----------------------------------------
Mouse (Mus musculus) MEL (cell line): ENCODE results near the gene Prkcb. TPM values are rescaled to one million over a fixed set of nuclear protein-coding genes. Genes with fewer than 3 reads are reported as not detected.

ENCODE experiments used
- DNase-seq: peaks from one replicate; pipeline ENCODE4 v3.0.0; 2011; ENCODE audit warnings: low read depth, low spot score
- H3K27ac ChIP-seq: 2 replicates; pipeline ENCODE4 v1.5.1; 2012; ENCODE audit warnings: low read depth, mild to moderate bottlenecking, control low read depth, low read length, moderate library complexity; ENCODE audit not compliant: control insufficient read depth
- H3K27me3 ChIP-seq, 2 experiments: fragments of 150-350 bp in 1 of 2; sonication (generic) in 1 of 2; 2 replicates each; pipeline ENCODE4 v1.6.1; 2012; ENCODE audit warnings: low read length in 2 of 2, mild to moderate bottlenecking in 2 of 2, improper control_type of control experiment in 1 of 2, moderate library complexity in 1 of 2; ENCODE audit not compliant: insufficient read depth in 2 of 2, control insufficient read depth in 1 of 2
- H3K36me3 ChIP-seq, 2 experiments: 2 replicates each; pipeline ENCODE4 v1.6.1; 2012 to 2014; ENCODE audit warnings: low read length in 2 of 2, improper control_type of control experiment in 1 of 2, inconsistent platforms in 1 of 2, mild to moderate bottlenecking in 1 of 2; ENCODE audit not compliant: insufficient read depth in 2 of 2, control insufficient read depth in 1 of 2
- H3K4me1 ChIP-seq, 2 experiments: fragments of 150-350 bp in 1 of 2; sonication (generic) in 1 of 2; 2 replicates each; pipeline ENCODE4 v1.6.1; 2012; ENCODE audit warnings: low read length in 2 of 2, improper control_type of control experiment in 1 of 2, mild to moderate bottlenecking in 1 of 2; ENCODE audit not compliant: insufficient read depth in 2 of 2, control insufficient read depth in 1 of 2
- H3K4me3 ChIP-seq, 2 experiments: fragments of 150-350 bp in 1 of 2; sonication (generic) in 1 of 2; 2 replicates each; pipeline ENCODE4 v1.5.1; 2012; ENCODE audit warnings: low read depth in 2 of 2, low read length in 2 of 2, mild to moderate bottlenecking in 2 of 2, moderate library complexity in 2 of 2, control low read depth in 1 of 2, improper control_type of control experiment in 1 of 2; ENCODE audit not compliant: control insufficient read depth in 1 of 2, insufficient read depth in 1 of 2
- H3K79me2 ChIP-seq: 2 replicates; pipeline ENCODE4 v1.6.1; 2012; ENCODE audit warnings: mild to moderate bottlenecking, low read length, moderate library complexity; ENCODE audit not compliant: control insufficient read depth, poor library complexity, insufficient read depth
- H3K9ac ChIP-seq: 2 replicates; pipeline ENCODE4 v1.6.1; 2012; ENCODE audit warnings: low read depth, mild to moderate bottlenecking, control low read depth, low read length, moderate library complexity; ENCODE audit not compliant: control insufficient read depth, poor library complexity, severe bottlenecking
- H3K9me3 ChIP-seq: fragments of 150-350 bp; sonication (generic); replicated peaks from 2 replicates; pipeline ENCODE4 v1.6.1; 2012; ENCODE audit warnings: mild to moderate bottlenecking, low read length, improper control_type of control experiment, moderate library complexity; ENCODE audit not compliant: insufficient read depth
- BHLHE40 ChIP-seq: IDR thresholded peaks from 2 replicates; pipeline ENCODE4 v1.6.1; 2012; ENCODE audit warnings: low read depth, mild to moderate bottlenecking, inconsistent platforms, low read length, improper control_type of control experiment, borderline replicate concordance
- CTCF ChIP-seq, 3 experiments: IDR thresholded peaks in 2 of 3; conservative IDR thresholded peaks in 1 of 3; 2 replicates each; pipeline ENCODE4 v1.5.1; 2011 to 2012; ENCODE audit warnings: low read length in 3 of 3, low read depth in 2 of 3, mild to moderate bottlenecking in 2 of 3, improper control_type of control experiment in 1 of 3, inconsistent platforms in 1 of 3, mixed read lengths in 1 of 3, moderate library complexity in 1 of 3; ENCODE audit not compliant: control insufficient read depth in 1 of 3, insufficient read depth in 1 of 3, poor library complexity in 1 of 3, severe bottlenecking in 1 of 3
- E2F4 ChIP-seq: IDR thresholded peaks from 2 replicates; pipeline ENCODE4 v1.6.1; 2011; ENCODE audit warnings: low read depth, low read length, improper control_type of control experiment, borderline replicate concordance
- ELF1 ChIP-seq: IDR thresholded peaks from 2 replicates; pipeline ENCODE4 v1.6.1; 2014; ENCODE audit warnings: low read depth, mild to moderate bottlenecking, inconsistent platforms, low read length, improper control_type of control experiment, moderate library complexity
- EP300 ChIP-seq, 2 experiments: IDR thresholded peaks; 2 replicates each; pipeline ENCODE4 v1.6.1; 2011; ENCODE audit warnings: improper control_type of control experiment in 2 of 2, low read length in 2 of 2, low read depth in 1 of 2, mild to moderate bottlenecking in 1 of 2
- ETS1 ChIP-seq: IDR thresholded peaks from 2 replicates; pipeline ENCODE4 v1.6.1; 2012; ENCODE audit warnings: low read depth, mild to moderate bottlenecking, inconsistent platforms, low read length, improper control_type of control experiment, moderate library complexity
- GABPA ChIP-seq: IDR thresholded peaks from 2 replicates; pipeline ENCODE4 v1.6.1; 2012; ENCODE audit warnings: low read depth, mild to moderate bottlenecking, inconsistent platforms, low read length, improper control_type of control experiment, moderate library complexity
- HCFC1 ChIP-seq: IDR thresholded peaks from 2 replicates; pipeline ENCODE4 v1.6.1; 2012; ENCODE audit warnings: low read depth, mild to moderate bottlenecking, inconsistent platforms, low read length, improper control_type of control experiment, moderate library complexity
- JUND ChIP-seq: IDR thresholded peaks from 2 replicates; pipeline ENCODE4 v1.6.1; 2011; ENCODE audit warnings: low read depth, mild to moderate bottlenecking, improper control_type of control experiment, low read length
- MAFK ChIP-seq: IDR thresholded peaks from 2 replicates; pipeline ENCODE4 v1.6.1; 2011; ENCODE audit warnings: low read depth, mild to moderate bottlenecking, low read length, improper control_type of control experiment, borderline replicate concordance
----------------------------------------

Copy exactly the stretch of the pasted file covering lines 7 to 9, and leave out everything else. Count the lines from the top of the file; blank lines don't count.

- H3K4me1 ChIP-seq, 2 experiments: fragments of 150-350 bp in 1 of 2; sonication (generic) in 1 of 2; 2 replicates each; pipeline ENCODE4 v1.6.1; 2012; ENCODE audit warnings: low read length in 2 of 2, improper control_type of control experiment in 1 of 2, mild to moderate bottlenecking in 1 of 2; ENCODE audit not compliant: insufficient read depth in 2 of 2, control insufficient read depth in 1 of 2
- H3K4me3 ChIP-seq, 2 experiments: fragments of 150-350 bp in 1 of 2; sonication (generic) in 1 of 2; 2 replicates each; pipeline ENCODE4 v1.5.1; 2012; ENCODE audit warnings: low read depth in 2 of 2, low read length in 2 of 2, mild to moderate bottlenecking in 2 of 2, moderate library complexity in 2 of 2, control low read depth in 1 of 2, improper control_type of control experiment in 1 of 2; ENCODE audit not compliant: control insufficient read depth in 1 of 2, insufficient read depth in 1 of 2
- H3K79me2 ChIP-seq: 2 replicates; pipeline ENCODE4 v1.6.1; 2012; ENCODE audit warnings: mild to moderate bottlenecking, low read length, moderate library complexity; ENCODE audit not compliant: control insufficient read depth, poor library complexity, insufficient read depth